• See the complete diary and photos from their 2012 trip — which marked Jones's 14th time on the Iditarod.
  • Click “continue reading” to see Jones's diary from Day 8 of their 22-day 1,400-mile adventure in 2014.

Below are links to each of the other diary posts and photos of their trip on the Iditarod Trail.

Iditarod snowmobile Diary: Day 7

SNOWMOBILING — Bob Jones of Kettle Falls and Josh Rindal of Spokane are repeating their effort to follow Alaska's Iditarod Sled Dog Race by snowmobile in February and March 2014.  

  • See the complete diary and photos from their 2012 trip — which marked Jones's 14th time on the Iditarod.
  • Click “continue reading” to see Jones's diary from Day 7 of their 22-day, 1,400-mile adventure in 2014.

Below are links to each of the other diary posts and photos of their trip on the Iditarod Trail.

Iditarod snowmobile Diary: Day 6

SNOWMOBILING — Bob Jones of Kettle Falls and Josh Rindal of Spokane are repeating their effort to follow Alaska's Iditarod Sled Dog Race by snowmobile in February and March 2014.  

  • See the complete diary and photos from their 2012 trip — which marked Jones's 14th time on the Iditarod.
  • Click “continue reading” to see Jones's diary from Day 6 of their 22-day, 1,400-mile adventure in 2014.

Below are links to each of the other diary posts and photos of their trip on the Iditarod Trail.

Iditarod snowmobile Diary: Day 5

SNOWMOBILING — Bob Jones of Kettle Falls and Josh Rindal of Spokane are repeating their effort to follow Alaska's Iditarod Sled Dog Race by snowmobile in February and March 2014.  

  • See the complete diary and photos from their 2012 trip — which marked Jones's 14th time on the Iditarod.
  • Click “continue reading” to see Jones's diary from Day 5 of their 22-day, 1,400-mile adventure in 2014.

Below are links to each of the other diary posts and photos of their trip on the Iditarod Trail.

Iditarod snowmobile Diary: Day 4

SNOWMOBILING — Bob Jones of Kettle Falls and Josh Rindal of Spokane are repeating their effort to follow Alaska's Iditarod Sled Dog Race by snowmobile in February and March 2014.  

  • See the complete diary and photos from their 2012 trip — which marked Jones's 14th time on the Iditarod.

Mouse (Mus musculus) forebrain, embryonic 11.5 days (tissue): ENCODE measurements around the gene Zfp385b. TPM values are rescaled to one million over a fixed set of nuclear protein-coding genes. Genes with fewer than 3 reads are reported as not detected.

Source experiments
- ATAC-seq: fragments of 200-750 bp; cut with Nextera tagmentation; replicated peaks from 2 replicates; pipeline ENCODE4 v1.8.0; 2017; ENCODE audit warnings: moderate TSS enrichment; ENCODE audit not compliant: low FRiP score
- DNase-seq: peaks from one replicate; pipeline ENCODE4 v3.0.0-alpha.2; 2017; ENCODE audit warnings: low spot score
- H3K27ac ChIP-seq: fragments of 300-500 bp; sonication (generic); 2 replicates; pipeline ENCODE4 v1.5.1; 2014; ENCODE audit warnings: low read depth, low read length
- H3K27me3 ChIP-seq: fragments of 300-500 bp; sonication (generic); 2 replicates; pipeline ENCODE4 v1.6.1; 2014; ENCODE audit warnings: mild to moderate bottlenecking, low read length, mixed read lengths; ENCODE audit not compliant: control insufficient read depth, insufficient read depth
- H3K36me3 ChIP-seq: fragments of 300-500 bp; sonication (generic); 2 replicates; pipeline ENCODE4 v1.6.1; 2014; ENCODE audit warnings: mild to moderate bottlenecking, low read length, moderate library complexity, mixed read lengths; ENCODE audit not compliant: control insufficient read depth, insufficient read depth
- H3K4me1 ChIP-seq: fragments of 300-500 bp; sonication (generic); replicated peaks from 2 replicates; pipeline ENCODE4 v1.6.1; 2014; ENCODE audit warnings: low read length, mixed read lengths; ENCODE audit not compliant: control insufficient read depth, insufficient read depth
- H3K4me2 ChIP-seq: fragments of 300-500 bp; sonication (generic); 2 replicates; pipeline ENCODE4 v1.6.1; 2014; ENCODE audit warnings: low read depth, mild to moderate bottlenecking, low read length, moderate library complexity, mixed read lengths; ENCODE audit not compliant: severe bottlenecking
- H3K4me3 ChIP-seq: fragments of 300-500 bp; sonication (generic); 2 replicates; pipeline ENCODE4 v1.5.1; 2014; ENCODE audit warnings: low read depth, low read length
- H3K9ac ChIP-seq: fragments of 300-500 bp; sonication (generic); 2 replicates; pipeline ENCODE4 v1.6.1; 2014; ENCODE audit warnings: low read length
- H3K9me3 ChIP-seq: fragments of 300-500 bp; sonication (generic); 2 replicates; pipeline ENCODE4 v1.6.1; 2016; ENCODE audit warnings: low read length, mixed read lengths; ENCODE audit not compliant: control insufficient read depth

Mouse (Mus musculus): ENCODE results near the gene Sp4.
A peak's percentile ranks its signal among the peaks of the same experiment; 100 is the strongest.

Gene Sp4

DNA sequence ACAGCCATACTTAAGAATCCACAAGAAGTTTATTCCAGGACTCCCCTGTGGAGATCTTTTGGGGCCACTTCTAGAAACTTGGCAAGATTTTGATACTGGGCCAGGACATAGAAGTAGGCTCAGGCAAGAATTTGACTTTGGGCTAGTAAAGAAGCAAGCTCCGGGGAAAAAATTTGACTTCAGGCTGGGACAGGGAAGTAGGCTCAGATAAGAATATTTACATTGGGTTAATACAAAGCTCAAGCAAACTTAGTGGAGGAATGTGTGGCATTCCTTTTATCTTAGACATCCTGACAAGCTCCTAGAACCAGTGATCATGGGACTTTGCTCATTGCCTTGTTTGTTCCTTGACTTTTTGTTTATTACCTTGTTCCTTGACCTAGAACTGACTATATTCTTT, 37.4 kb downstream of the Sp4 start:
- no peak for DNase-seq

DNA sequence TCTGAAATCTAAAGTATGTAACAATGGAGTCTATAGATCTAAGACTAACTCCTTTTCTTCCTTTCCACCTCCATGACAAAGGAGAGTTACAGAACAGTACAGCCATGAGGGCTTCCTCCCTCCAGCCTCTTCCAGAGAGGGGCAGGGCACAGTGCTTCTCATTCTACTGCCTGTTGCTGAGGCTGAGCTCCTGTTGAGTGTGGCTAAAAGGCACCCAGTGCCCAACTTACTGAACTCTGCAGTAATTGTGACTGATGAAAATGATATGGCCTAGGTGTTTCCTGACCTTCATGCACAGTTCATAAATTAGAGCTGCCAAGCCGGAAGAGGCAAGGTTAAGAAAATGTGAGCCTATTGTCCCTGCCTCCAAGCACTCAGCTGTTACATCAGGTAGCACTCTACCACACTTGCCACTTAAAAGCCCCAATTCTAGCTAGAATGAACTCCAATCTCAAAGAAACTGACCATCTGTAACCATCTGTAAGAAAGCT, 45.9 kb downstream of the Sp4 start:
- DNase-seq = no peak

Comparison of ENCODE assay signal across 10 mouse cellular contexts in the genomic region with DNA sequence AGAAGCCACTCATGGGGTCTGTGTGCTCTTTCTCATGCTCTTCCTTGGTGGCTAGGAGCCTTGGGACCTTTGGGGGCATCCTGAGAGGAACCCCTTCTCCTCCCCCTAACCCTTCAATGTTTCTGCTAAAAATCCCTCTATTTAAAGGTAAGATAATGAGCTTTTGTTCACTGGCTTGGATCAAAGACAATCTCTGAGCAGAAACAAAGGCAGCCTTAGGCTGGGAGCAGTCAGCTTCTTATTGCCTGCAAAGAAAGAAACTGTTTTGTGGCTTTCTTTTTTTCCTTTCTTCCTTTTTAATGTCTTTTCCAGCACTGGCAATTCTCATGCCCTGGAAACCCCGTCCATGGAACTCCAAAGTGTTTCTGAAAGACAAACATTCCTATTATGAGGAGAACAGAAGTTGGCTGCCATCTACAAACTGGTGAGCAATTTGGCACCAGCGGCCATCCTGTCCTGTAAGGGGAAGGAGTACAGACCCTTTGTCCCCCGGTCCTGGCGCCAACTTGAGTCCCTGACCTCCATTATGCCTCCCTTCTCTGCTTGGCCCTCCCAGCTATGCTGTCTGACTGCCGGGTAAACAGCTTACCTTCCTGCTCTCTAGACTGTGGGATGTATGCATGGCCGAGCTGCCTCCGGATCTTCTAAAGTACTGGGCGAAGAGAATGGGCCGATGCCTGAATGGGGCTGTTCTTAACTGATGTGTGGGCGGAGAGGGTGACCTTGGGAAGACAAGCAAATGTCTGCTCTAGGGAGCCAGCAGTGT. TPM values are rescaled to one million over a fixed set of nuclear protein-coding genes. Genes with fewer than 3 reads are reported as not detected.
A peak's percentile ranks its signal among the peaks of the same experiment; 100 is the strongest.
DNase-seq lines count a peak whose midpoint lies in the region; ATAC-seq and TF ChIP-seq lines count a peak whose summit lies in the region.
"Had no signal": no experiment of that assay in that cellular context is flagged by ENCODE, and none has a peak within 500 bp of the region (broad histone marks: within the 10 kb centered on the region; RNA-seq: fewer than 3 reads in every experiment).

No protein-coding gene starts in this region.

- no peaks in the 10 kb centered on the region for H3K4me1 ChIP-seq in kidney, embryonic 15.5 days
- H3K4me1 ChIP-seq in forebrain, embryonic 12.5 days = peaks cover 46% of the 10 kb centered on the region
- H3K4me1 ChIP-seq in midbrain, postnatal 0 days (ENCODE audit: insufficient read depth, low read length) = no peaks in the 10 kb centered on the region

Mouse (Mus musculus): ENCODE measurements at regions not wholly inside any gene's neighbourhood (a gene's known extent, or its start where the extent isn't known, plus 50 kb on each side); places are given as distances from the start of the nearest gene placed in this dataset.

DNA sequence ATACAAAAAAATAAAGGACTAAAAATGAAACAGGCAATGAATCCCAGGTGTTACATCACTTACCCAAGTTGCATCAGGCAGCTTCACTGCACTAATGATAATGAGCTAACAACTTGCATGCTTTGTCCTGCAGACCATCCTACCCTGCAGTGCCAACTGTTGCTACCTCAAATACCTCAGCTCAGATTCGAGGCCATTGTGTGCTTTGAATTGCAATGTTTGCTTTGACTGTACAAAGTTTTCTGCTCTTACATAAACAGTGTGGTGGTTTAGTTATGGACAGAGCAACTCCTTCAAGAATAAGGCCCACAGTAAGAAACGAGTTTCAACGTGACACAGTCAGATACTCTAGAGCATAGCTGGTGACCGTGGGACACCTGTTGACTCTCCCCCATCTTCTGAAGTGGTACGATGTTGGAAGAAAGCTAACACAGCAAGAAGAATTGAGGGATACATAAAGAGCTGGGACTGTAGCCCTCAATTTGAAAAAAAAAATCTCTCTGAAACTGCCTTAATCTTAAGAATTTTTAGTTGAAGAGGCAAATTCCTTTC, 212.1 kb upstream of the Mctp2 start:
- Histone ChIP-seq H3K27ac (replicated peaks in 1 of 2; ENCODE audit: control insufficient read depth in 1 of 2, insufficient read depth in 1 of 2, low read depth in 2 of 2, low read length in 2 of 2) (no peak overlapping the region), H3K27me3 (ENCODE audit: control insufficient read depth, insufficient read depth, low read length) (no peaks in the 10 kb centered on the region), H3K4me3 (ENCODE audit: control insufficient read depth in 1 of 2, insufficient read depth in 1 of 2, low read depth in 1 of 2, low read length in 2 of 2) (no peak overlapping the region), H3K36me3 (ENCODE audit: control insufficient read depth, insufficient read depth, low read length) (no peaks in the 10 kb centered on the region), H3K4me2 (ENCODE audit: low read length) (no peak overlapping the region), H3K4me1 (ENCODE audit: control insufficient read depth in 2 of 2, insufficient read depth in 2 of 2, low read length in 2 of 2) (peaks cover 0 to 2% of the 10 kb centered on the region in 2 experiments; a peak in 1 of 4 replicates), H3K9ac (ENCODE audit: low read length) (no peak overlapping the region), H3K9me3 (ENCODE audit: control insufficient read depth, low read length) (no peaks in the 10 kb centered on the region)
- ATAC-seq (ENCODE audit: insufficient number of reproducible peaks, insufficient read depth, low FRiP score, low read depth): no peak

• Click “continue reading” to see Jones's diary from Day 4 of their 22-day, 1,400-mile adventure in 2014.

Below are links to each of the other diary posts and photos of their trip on the Iditarod Trail.

Iditarod snowmobile Diary: Day 3

SNOWMOBILING — Bob Jones of Kettle Falls and Josh Rindal of Spokane are repeating their effort to follow Alaska's Iditarod Sled Dog Race by snowmobile in February and March 2014.  

  • See the complete diary and photos from their 2012 trip — which marked Jones's 14th time on the Iditarod.
  • Click “continue reading” to see Jones's diary from Day 3 of their 22-day, 1,400-mile adventure in 2014.

Below are links to each of the other diary posts and photos of their trip on the Iditarod Trail.

Iditarod snowmobile Diary: Day 2

SNOWMOBILING — Bob Jones of Kettle Falls and Josh Rindal of Spokane are “150 miles up the trail and all is well” as they repeat their effort to follow Alaska's Iditarod Sled Dog Race by snowmobile.  “We're hearing constant horror stories about things ahead,” reports Jones by email. “All in all the trail has been very good. The cold nighttime temperatures of the last couple of nights have really saved our bacon. Wireless is weak here… no photos until McGrath….”

  • See the complete diary and photos from their 2012 trip — which marked Jones's 14th time on the Iditarod.
  • Click “continue reading” to see Jones' diary from Day 2 of their 22-day, 1,400-mile adventure underway this winter.

Below are links to each of the other diary posts and photos of their trip on the Iditarod Trail.

Iditarod snowmobile Diary: Day 1

SNOWMOBILING — Bob Jones of Kettle Falls and Josh Rindal of Spokane are repeating their effort to follow Alaska's Iditarod Sled Dog Race by snowmobile.